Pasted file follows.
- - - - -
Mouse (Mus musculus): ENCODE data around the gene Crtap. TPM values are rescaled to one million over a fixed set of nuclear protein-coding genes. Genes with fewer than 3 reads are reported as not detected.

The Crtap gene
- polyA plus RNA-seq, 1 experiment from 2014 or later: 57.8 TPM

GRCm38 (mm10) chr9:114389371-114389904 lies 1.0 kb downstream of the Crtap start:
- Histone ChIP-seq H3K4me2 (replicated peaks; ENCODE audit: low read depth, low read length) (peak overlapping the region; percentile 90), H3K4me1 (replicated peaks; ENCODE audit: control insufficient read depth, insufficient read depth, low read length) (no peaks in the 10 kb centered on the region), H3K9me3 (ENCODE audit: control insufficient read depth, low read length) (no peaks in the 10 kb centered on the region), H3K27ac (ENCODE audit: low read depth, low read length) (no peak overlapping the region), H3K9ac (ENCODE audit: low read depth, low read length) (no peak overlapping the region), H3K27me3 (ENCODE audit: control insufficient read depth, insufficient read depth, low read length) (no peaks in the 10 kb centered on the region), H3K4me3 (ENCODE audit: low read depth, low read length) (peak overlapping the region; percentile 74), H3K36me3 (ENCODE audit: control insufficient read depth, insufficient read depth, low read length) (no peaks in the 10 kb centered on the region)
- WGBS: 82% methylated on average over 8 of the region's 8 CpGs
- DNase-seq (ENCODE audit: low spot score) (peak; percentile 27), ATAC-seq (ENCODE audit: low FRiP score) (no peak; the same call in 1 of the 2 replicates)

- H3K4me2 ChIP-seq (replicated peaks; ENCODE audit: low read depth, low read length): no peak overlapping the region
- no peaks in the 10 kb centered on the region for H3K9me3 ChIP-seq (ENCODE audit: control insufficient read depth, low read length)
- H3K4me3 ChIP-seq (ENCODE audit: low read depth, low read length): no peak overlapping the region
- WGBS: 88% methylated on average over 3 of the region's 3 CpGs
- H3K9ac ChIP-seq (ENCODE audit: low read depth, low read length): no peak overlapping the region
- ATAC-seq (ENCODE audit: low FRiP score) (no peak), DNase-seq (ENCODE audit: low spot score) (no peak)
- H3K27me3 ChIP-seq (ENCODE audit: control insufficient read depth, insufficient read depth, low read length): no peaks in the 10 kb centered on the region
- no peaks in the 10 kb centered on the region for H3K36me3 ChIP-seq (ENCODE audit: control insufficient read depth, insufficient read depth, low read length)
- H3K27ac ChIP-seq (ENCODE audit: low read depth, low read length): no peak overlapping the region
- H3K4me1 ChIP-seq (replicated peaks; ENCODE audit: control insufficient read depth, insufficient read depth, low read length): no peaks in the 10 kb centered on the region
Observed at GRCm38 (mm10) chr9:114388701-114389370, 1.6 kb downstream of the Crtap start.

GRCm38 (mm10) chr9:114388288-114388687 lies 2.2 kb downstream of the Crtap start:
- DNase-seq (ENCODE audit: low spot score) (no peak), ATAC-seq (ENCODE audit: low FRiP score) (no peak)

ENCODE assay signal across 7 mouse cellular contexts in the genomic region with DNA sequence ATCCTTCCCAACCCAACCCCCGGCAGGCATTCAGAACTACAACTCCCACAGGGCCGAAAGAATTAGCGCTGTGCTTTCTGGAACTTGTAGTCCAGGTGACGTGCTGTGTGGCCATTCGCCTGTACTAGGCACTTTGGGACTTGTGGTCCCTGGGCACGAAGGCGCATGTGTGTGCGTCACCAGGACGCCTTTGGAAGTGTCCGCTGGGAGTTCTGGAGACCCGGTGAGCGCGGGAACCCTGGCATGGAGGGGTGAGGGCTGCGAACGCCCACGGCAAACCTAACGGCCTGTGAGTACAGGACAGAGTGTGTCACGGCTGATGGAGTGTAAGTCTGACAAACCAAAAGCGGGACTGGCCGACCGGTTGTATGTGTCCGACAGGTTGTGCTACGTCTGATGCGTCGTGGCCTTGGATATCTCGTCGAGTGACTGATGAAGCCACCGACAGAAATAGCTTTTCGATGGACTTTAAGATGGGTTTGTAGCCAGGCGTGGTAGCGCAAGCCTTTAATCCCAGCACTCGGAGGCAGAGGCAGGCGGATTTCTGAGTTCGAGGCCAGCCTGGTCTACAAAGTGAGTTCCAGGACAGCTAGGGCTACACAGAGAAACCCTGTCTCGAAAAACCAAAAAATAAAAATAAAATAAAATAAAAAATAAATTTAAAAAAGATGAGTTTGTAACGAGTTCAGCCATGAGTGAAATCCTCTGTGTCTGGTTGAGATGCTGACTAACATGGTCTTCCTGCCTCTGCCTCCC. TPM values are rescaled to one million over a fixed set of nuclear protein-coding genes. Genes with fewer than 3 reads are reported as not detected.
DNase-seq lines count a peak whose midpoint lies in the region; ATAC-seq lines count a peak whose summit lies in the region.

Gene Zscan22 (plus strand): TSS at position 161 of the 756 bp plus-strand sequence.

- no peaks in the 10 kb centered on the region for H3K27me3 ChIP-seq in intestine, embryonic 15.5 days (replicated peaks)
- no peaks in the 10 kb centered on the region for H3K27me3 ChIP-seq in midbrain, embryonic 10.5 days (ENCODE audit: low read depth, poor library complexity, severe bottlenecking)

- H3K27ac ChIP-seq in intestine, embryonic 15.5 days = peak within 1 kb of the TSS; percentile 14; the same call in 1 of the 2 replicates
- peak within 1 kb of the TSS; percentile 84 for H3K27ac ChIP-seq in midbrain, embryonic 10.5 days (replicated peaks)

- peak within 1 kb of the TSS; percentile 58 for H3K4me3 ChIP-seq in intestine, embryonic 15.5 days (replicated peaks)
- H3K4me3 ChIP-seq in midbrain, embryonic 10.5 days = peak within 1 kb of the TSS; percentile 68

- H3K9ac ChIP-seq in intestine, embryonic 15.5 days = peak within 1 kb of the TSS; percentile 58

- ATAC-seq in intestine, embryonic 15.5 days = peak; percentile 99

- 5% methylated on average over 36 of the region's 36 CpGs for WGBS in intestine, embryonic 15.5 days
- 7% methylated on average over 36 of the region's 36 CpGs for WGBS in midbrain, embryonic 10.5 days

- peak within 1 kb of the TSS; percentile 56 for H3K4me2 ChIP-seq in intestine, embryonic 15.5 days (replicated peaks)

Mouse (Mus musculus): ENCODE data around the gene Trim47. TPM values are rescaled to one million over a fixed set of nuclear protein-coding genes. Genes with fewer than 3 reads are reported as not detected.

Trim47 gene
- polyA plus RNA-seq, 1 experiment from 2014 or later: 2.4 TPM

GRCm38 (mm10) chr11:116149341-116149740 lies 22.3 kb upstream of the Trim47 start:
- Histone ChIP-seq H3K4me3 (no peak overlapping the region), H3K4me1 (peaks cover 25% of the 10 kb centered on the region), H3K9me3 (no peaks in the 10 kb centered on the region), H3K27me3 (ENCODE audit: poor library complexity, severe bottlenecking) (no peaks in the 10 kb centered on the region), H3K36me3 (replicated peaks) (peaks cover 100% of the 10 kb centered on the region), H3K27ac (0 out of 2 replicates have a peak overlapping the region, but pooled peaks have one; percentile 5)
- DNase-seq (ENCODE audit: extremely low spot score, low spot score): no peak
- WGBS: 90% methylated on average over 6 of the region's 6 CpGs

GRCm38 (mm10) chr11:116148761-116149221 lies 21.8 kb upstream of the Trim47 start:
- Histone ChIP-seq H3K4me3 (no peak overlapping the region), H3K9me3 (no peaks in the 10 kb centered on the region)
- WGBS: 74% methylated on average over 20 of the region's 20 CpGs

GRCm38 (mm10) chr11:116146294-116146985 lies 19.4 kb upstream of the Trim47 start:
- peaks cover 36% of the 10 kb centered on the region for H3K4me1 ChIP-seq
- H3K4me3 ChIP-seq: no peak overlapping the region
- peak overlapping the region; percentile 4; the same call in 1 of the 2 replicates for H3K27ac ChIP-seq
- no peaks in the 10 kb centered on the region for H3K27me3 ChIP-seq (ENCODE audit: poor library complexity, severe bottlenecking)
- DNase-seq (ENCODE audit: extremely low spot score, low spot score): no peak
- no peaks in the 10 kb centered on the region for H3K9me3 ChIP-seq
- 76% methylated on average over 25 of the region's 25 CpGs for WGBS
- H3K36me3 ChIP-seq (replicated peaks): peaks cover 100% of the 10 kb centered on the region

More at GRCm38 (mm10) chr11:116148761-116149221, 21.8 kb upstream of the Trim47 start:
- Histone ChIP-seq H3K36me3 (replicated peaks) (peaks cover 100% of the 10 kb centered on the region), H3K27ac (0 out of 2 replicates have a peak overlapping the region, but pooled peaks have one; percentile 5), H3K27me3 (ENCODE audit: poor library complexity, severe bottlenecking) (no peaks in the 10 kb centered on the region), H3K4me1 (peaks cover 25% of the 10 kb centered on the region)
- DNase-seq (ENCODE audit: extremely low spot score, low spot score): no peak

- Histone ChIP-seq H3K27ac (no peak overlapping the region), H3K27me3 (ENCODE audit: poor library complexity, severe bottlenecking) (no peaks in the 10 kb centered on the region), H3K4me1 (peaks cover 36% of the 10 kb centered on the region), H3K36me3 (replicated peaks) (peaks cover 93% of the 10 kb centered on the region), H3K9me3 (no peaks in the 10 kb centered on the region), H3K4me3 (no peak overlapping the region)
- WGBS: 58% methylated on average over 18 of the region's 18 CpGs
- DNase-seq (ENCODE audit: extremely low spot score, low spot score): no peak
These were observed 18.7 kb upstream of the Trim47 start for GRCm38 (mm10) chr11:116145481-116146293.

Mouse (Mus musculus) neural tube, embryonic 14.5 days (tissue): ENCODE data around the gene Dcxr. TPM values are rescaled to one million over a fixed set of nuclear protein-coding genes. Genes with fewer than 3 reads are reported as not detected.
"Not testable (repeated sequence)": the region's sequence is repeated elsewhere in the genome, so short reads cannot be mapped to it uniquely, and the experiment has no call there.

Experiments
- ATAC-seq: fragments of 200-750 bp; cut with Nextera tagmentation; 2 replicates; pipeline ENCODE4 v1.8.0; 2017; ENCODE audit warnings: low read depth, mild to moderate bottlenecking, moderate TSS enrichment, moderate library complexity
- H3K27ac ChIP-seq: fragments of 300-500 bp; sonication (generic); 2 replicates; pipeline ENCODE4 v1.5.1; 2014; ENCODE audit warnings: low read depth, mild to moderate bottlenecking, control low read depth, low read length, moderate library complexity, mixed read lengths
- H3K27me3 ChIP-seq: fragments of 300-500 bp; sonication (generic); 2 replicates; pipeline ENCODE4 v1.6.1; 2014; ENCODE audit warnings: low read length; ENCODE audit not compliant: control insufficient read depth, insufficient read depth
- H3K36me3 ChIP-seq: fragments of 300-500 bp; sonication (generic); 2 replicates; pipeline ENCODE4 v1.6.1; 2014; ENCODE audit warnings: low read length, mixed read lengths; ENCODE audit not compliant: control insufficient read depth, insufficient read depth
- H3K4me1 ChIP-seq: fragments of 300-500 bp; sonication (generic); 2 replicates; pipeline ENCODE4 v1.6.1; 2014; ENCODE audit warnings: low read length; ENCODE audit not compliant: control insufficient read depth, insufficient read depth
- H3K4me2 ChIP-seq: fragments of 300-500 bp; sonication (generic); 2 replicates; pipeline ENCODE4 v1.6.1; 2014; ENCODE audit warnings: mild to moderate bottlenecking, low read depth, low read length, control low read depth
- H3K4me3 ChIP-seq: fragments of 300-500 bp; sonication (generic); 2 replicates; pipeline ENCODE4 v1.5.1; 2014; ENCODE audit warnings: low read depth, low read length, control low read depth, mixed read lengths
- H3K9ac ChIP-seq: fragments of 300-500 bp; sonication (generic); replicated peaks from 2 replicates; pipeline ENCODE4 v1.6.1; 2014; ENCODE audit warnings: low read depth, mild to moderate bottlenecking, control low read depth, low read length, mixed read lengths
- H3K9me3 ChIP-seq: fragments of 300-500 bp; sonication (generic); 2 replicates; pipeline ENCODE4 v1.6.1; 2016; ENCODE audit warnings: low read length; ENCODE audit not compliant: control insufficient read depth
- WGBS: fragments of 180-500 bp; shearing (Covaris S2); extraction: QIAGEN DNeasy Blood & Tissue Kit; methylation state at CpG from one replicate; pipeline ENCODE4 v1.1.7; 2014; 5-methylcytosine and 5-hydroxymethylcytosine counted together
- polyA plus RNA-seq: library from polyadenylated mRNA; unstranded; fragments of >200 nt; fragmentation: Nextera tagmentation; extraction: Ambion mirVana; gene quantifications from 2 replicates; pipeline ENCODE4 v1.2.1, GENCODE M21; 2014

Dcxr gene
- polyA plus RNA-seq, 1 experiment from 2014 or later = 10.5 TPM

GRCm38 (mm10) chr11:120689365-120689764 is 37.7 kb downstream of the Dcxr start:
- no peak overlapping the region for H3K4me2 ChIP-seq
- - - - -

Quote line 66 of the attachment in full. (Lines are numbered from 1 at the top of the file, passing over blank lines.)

- H3K27me3 ChIP-seq: fragments of 300-500 bp; sonication (generic); 2 replicates; pipeline ENCODE4 v1.6.1; 2014; ENCODE audit warnings: low read length; ENCODE audit not compliant: control insufficient read depth, insufficient read depth